A pink taxi

A pink taxi

October 13, 2010

Bridges, Bridges, Bridges



If I were an engineer, I would build a bridge. I wish I had studied engineering just to build a bridge. Why were physics classes so difficult?



I have never crossed a bridge without noticing it. That last sentence can be read both literally and metaphorically. Indeed, bridges have become symbols for communication, union or facility of movement, even a hand stretched out. It also stands for a crossing, overcoming an obstable. I talk to my kids about the bridges of life, but since they are still young, I especially point to those real bridges around us, each and every time we cross them.



I have visited the infamous London Bridge and the Pont d'Avignon. I have compared the classic Ponte Vecchio of Florence to its Eastern counterpart in Isfahan. With my son, I have recited the poem "Sur le Pont Mirabeau", on a random bridge in Paris because we didn't find verlaine's favorite bridge. We did cross the Pont Neuf (which is ironically the oldest bridge in Paris) and I explained that it had once been wrapped by Christo. In San Francisco, when we approach the infamous red Golden Gate, I always remember the novel in verse by the same name that Vikram Seth composed. This summer while I was dancing the night away  at Rina, a nightclub in Istanbul, I remained mesmerized by the illuminated bridges that linked Asia and Europe.



A bridge is much more mundane than it appears in the novels by Hemingway, or by Haddad, the Algerian novelist, who wrote about an engineer turned revolutionary, who puts an explosive under a bridge  that he'd built himself. I translated that novel, whose title I have forgotten, from French into Arabic, so obsessed was I with the bridge.



There are also the bridges I have passed over very regularly: the Key Bridge that we see from our apartment in Washington DC, the Salt and Pepper Bridge that crosses the Charles River in my beloved Boston and even the Massachusetts Bridge where I had a car accident!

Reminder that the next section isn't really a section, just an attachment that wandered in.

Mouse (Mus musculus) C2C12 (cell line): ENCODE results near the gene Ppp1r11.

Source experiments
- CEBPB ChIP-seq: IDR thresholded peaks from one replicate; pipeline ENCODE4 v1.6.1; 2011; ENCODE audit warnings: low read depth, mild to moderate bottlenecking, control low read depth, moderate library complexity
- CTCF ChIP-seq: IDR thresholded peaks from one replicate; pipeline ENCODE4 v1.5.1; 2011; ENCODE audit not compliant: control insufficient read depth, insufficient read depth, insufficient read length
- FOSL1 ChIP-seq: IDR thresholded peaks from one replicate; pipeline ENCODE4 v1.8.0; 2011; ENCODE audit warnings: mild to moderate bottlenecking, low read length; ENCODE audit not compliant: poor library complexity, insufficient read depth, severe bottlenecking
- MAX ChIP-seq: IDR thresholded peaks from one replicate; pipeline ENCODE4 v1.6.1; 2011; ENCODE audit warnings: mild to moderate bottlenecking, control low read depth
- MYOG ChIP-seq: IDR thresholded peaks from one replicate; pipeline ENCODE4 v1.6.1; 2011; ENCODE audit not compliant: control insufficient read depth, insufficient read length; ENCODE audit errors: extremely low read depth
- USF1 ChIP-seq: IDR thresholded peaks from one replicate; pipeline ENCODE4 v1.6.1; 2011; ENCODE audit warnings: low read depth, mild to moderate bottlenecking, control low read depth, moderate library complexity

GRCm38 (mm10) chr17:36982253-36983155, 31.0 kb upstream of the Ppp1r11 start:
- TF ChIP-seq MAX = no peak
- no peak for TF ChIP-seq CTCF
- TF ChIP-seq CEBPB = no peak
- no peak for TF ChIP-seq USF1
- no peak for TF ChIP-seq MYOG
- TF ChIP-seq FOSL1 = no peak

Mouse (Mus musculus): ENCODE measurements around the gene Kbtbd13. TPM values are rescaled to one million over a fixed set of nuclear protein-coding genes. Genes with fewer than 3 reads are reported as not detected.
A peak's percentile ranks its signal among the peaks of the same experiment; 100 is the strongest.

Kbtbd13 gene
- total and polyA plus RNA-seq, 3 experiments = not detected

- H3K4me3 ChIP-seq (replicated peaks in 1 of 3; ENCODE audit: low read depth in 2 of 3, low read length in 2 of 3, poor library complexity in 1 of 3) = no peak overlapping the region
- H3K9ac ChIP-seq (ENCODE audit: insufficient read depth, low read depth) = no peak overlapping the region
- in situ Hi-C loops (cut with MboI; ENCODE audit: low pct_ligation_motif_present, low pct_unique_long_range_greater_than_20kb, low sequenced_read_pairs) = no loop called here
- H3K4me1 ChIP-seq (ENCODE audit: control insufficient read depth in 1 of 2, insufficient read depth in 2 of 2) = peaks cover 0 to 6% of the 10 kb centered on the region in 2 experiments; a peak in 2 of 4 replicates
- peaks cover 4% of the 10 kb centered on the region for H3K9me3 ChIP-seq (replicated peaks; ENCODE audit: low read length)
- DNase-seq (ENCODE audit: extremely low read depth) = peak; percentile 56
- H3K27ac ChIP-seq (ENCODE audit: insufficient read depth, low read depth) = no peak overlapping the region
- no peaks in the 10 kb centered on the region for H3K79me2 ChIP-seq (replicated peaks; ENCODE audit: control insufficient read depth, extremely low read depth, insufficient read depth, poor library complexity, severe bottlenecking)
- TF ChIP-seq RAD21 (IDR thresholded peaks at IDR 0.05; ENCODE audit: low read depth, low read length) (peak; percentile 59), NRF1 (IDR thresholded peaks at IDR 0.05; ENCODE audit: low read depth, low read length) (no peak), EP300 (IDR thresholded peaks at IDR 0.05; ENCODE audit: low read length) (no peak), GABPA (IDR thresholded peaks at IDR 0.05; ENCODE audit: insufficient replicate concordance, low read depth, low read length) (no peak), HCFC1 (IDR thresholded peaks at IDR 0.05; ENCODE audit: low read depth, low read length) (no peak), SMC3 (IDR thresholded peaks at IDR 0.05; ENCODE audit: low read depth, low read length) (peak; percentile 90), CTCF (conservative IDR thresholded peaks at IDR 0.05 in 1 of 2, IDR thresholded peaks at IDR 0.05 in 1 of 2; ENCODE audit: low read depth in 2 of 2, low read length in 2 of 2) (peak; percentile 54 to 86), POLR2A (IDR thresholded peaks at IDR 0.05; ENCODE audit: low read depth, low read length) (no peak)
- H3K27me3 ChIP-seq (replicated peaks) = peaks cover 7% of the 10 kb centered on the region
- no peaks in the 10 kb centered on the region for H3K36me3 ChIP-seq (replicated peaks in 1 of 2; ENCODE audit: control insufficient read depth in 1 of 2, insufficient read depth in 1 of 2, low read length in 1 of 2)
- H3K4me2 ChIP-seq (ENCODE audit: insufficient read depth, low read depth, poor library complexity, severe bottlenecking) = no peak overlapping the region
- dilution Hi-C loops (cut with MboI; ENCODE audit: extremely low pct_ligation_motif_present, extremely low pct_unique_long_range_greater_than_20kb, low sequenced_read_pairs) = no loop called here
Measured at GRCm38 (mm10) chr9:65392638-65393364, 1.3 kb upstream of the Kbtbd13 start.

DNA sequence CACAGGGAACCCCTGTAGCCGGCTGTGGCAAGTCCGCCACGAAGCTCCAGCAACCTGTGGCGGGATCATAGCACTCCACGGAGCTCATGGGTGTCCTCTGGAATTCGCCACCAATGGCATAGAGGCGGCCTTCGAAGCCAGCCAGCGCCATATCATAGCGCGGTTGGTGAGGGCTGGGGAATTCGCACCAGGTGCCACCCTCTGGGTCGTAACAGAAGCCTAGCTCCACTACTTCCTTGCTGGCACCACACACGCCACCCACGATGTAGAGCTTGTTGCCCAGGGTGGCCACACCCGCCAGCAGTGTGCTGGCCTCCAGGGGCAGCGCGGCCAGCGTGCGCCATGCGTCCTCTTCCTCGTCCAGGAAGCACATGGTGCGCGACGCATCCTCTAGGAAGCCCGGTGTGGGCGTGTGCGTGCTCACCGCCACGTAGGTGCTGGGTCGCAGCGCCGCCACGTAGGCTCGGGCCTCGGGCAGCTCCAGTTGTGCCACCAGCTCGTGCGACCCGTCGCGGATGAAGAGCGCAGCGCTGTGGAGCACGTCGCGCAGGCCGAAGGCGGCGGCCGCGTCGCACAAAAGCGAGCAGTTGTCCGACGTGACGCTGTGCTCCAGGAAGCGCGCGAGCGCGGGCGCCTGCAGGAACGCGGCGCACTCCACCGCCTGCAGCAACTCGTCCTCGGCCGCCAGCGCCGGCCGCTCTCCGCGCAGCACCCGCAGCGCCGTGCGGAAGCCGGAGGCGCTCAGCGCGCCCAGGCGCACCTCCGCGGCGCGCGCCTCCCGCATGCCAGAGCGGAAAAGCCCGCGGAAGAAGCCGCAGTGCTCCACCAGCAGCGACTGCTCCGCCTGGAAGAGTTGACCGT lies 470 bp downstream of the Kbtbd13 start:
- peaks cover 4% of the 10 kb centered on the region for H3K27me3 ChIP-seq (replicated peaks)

I enjoy driving over the Dubai bridges. Maktoum Bridge has retained her elegance despite its expansion. I always peer over to catch sight of  a fleeting dhow. Garhoud bridge, with its 18 lanes, resembles a large whale that has parked her white spine so that we can rush to the airport or to the Aviation Club for fitness. The floating bridge is a fun way to head to the Creek Club where my son always points to the 7th hole and asks: "remember my birdie there Mama?" Business Bay the super-design one, makes for a sprint to Festival City.





The bridges of Geneva are the closest to our hearts. On a random summer day, catch us, mother duck with ducklings, on bikes and scooters, crossing, incessantly. We like the footbridge that leads to Rousseau Island where we gaze upon Jean Jacques' statue which stares at gliding swans. We love the Mont Blanc Bridge with its flapping flags. On a clear day, I point to the highest peak in Europe and we remember the magical 3604m high.



Always, my youngest recalls the story of "al shirir taht al jisr" (the angry troll under the bridge), who we look for often, but we always encounter clear water instead, perhaps with lurking crocodiles.


I can say the word "bridge" in so many languages... a true indication of my fascination!

4 comments:

  1. Our blogger is facinated by bridges mixing their architectural beauty with her cultural remarks.
    I am disappointed by the bridges and doors that represent relations amongst member states in Europe as depicted in the ugly designs on the Euro bank notes.It was intential that the beautiful bridges in the various European capitals were not represented inorder not to favor one from the others.Big mistake!
    The Romans were the greatest bridge builders, where their arch bridges and aqueducts are still standing today.
    My first encounter with bridges was in Cairo,where the majestic Nile was crisscrossed by bridges from the royal days.Europe have some of the most beautiful romantic bridges adorning the Danube and the Seine and the Rhone.
    When I came to Dubai,the Maktoum bridge was a two lane artery,where tolls were collected paying 50 fils.So Salik was not a novel toll idea in Dubai.On the other hand,tunnels are ugly but sometime represent necessary solutions to traverse rivers or mountains,thus preserving the beauty of the environment.
    The first movie classics depicting a bridge, was the 1957 film "The Bridge on the River Kwai" based on the novel by the French writer Boulle.Unfortunately for the Arab world,there are only two capitals that still have famous rivers passing through them: Cairo and Baghdad respectively.The overuse of water resources have dried up so many rivers and streams in other cities.

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  2. Bridges are fabulous and never fail to awe and inspire. I have always thought so especially the ones in Paris. But then again everything in Paris is just that much more beautiful. The Coronado Bridge in San Diego is just stunning as you float above the bay with the crystal blue skies above you and the Pacific below you. But my favorite is the Passerelle de Solférino in Paris which is where my husband proposed to me.

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  3. After a long hiatus from Pink Taxi Blogger, what a beautiful entry to read. I don't have much insight to provide on bridges but i truly enjoyed reading this entry...it was full of optimism and made me smile. Thank you. My favorite bridge is Le Pont Alexandre III in Paris.

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